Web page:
Tuesday, March 1, 2022

Is Your Brand Ready for International Women's Day?

As International Women's Day, March 8, approaches, is your brand ready? Have you created a unique ad campaign or a new product launch to celebrate women and women's achievements? If not, there's still time. No matter what you do, however, do NOT repeat what Burger King did last year. Allow me to refresh your memory.

As Lisa Roberts wrote for PR News:

"Five simple words: “Women belong in the kitchen.” One cringe-worthy tweet. Hoping to deliver its International Women’s Day campaign, Burger King UK instead made headlines for a controversial marketing choice. The public reacted swiftly. It called out the fast-food giant for using a sexist trope as clickbait. Highlighting gender disparity in the restaurant industry was the campaign's aim. That got lost in the hubbub. It didn’t take long for Burger King to backpedal. The company deleted the tweet and apologized for its insensitivity. It explained the intent of the provocative post, but the damage was done. In less than a day, women’s rights activists were speaking out against Burger King."

According to Daniel Piper of CreativeBlog:

"If you're wondering how Burger King's marketing team managed to convince itself this was a good idea, the company tried to explain in subsequent tweets. "Only 20% of chefs are women," one read. "We're on a mission to change the gender ratio in the restaurant industry by empowering female employees." The company said it was launching a new scholarship program to help female Burger King employees pursue their culinary dreams.

Later in the day on March 8, Burger King UK deleted the tweet and explained its reasoning in a separate Twitter post. "We hear you. We got our initial tweet wrong and we’re sorry," it began in one tweet. A second tweet read: "We decided to delete the original tweet after our apology. It was brought to our attention that there were abusive comments in the thread, and we don't want to leave the space open for that."

Burger King wrote in a statement:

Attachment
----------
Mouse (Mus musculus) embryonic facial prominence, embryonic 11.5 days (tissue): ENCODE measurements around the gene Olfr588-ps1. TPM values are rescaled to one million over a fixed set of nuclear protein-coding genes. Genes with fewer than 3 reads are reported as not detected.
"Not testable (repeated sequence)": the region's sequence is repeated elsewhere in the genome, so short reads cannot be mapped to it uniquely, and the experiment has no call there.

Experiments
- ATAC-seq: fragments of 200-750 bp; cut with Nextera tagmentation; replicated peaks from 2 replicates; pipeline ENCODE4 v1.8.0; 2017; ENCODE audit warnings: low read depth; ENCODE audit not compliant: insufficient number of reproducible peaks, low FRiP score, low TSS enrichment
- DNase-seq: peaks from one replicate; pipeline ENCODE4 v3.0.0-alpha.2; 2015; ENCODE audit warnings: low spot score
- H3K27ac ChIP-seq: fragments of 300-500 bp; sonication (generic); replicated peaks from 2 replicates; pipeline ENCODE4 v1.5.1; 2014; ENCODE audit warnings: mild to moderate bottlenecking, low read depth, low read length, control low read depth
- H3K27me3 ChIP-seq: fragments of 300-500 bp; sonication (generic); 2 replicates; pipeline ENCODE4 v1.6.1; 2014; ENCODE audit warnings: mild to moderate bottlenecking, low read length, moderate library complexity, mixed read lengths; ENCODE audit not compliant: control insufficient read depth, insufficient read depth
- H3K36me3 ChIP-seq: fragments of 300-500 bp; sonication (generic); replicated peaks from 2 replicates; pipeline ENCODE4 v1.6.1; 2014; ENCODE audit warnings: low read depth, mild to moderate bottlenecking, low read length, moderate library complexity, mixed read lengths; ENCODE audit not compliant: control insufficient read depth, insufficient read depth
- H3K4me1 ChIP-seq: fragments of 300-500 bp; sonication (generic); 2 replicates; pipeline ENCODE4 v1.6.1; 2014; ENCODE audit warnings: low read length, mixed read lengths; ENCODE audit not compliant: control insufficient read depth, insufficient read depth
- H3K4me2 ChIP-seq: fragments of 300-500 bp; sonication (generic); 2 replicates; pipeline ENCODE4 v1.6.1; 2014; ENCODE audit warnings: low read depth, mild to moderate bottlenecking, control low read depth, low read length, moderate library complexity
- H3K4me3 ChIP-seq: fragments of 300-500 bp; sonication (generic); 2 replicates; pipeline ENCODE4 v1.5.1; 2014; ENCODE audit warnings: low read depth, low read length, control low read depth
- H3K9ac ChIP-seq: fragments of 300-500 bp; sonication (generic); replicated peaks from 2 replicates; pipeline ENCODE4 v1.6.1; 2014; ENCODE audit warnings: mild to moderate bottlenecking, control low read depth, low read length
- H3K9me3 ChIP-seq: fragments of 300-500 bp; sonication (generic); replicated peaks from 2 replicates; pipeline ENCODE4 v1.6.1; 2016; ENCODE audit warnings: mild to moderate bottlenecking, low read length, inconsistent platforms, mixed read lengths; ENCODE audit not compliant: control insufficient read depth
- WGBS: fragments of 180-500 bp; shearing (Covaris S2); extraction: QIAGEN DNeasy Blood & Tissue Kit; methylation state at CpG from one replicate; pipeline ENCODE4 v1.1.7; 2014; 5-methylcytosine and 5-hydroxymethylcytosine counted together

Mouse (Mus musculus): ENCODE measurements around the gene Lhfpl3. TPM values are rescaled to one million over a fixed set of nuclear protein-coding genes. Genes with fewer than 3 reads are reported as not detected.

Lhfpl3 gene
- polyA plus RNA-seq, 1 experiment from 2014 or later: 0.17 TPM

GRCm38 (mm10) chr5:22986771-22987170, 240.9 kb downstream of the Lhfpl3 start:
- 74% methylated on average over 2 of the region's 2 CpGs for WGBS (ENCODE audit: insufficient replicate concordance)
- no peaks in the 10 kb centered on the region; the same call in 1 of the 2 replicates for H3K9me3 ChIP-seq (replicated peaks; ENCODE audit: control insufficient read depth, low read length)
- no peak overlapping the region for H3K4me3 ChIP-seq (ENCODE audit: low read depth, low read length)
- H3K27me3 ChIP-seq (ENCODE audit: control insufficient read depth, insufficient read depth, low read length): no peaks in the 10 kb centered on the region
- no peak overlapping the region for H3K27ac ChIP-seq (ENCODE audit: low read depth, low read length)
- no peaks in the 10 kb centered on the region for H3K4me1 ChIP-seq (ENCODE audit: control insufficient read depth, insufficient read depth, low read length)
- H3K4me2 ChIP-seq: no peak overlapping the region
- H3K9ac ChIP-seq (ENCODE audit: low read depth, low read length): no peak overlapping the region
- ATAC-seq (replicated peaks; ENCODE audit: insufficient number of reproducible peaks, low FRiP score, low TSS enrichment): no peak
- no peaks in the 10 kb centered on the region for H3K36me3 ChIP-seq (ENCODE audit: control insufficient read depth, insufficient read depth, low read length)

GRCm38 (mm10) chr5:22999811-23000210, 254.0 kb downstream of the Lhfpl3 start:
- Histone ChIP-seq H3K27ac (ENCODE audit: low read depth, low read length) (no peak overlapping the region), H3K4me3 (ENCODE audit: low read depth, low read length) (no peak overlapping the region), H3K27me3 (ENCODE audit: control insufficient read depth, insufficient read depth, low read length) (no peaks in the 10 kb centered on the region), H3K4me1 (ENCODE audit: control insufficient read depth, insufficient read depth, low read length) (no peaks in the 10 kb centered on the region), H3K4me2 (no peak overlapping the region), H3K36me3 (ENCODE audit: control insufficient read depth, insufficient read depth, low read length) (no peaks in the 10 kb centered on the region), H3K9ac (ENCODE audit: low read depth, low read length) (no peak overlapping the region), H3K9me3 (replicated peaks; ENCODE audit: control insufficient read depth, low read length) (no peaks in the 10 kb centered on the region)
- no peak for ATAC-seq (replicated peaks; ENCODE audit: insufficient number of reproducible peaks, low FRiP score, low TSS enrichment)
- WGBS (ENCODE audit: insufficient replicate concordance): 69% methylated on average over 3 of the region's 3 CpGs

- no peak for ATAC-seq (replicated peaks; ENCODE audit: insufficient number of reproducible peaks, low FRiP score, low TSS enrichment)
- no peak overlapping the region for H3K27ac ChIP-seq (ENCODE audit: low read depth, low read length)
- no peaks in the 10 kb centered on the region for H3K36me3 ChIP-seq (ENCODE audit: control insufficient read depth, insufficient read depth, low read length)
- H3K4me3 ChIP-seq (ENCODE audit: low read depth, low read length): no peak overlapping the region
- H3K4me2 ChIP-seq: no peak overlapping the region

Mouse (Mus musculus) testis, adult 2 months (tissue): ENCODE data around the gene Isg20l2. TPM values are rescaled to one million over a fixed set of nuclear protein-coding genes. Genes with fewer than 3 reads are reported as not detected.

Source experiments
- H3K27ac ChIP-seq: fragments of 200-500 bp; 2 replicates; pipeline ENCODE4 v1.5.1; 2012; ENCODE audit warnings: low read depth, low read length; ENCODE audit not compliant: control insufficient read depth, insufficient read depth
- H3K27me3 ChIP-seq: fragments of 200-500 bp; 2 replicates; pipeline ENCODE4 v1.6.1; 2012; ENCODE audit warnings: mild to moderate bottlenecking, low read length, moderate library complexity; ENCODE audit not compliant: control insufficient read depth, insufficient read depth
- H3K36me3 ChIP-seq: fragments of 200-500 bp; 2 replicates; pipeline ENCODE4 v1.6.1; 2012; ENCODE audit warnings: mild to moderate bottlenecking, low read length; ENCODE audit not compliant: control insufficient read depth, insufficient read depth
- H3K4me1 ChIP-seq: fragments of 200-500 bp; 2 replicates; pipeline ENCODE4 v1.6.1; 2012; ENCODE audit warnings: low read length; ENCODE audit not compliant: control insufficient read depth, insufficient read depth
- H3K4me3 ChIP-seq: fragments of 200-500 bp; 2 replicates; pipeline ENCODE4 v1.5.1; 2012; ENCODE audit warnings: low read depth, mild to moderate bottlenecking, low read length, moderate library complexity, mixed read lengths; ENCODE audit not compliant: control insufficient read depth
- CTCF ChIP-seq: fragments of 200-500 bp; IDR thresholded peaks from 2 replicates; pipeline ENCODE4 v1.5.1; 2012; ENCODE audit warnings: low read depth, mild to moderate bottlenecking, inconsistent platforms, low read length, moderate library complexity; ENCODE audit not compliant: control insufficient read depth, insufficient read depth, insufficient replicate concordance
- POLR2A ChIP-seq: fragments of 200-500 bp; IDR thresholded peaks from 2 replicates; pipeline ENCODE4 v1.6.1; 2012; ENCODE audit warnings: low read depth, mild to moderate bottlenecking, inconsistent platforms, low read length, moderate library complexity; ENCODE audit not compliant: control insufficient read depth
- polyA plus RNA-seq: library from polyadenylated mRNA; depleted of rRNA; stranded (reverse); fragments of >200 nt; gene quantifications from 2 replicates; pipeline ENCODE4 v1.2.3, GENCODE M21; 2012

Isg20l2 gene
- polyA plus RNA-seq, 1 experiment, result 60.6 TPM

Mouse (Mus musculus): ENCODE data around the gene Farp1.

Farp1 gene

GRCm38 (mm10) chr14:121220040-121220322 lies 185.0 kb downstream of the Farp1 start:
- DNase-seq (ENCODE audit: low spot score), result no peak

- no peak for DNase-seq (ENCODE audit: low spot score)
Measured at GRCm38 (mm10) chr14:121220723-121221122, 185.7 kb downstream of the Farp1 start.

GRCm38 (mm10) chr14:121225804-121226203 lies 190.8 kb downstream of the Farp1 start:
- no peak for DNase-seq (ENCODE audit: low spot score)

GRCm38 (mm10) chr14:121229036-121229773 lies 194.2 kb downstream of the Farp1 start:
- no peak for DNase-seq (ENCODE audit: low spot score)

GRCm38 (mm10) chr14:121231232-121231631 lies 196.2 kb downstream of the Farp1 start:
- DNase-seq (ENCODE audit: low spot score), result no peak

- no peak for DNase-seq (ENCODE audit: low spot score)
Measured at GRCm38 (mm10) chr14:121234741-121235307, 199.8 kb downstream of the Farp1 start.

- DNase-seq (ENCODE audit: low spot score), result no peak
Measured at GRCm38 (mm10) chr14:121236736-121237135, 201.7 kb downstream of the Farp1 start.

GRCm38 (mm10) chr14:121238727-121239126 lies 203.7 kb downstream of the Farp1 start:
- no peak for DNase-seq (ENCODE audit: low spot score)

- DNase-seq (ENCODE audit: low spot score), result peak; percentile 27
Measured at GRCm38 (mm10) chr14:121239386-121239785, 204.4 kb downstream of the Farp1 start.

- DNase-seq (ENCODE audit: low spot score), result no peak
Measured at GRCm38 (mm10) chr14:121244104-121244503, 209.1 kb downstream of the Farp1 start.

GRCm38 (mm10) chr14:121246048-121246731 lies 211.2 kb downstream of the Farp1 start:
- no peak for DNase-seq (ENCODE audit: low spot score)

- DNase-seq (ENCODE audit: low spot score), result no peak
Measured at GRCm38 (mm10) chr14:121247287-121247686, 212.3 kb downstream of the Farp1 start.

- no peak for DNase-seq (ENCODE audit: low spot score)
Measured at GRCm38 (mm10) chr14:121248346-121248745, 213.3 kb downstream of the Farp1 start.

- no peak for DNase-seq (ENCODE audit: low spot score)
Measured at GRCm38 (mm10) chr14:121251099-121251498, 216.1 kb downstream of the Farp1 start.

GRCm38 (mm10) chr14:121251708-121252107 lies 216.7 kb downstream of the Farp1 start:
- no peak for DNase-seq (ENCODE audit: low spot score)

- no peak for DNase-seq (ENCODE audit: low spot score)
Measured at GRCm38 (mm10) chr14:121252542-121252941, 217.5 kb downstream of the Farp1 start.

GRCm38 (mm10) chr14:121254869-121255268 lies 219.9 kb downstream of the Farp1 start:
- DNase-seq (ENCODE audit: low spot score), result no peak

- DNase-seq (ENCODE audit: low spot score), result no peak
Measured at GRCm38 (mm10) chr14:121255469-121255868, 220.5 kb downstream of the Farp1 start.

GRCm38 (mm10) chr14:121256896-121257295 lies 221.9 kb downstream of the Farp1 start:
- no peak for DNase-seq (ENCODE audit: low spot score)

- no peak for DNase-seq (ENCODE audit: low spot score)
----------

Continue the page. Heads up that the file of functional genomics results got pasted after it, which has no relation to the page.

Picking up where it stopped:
“We are committed to helping women break through a male-dominated culinary culture in the world’s fine dining restaurants, and sometimes that requires drawing attention to the problem we’re trying to help fix. Our tweet in the UK today was designed to draw attention to the fact that only a small percentage of chefs and head chefs are women. It was our mistake to not include the full explanation in our initial tweet and have adjusted our activity moving forward because we’re sure that when people read the entirety of our commitment, they will share our belief in this important opportunity."

The bottom line is this: If you are taking the time and spending the money to create a marketing campaign, spend time in the early stages and research who it will reach, what their core values are, and what may upset them. Look at how these targeted stakeholders engage online, things they talk about, language they use, accounts they follow, and causes they support. Then, and only then, go live with your campaign - not before.

And if you need a lesson from a positive marketing campaign, travel back seven years to what has affectionately been called the ice bucket challenge. The ALS Association, a nonprofit organization, raised $115 million to fund research with a simple challenge: Get a bucket of ice and water and record pouring it on someone. More than 17 million videos including posts by Bill Gates and George Bush were shared with the #IceBucketChallenge hashtag during the summer of 2014.

What have you learned from these two examples to help your brand's future marketing, advertising, and public relations campaigns?

Image Credit: The now-deleted tweet via Future.

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